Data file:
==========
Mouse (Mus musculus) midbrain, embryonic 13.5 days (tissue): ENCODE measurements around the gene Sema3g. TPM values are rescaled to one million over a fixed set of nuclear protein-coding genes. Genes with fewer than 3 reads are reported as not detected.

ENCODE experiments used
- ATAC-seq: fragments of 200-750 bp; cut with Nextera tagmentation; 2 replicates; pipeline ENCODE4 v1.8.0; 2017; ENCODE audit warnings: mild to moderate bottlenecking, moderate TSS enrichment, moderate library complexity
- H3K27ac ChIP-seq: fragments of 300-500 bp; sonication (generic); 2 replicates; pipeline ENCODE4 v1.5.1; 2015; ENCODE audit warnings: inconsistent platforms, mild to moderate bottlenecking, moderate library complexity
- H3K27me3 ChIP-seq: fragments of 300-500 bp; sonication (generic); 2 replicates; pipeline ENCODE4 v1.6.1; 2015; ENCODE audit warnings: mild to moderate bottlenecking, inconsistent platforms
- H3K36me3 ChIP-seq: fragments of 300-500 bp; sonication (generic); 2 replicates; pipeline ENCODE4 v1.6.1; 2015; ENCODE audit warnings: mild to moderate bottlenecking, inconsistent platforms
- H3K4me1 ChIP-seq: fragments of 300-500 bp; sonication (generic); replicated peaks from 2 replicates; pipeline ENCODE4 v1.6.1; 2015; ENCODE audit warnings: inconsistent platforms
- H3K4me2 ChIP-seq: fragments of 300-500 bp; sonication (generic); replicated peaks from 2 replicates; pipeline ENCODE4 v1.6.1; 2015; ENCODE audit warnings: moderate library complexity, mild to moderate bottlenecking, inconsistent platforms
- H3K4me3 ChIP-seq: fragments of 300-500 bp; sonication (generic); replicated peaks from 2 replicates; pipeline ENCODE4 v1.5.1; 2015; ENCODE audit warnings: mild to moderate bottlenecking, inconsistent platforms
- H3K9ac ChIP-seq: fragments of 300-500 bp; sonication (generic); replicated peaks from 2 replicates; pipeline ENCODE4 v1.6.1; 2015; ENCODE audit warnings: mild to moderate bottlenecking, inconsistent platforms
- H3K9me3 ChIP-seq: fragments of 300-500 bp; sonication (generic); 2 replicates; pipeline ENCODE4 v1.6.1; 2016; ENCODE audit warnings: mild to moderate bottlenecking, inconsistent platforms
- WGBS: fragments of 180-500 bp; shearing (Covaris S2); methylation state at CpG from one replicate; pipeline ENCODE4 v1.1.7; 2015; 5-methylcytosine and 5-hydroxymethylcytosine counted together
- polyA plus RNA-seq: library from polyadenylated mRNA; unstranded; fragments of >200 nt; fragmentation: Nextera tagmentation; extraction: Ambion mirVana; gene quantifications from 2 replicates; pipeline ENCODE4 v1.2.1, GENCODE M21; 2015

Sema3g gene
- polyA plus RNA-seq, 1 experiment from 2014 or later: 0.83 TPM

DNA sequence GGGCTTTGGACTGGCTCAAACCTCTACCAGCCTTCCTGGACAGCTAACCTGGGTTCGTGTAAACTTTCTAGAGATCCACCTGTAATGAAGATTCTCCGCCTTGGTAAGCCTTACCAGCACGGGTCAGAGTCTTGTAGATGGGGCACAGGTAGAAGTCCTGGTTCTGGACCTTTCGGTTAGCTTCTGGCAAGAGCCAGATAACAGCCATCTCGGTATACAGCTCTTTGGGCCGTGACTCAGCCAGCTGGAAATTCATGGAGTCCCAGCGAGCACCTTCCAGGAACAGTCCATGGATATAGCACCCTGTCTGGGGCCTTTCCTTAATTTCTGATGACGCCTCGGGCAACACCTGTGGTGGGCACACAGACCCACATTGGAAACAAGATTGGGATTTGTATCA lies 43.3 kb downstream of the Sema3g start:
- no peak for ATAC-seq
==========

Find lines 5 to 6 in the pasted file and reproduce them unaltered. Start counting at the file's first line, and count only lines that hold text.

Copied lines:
- H3K27me3 ChIP-seq: fragments of 300-500 bp; sonication (generic); 2 replicates; pipeline ENCODE4 v1.6.1; 2015; ENCODE audit warnings: mild to moderate bottlenecking, inconsistent platforms
- H3K36me3 ChIP-seq: fragments of 300-500 bp; sonication (generic); 2 replicates; pipeline ENCODE4 v1.6.1; 2015; ENCODE audit warnings: mild to moderate bottlenecking, inconsistent platforms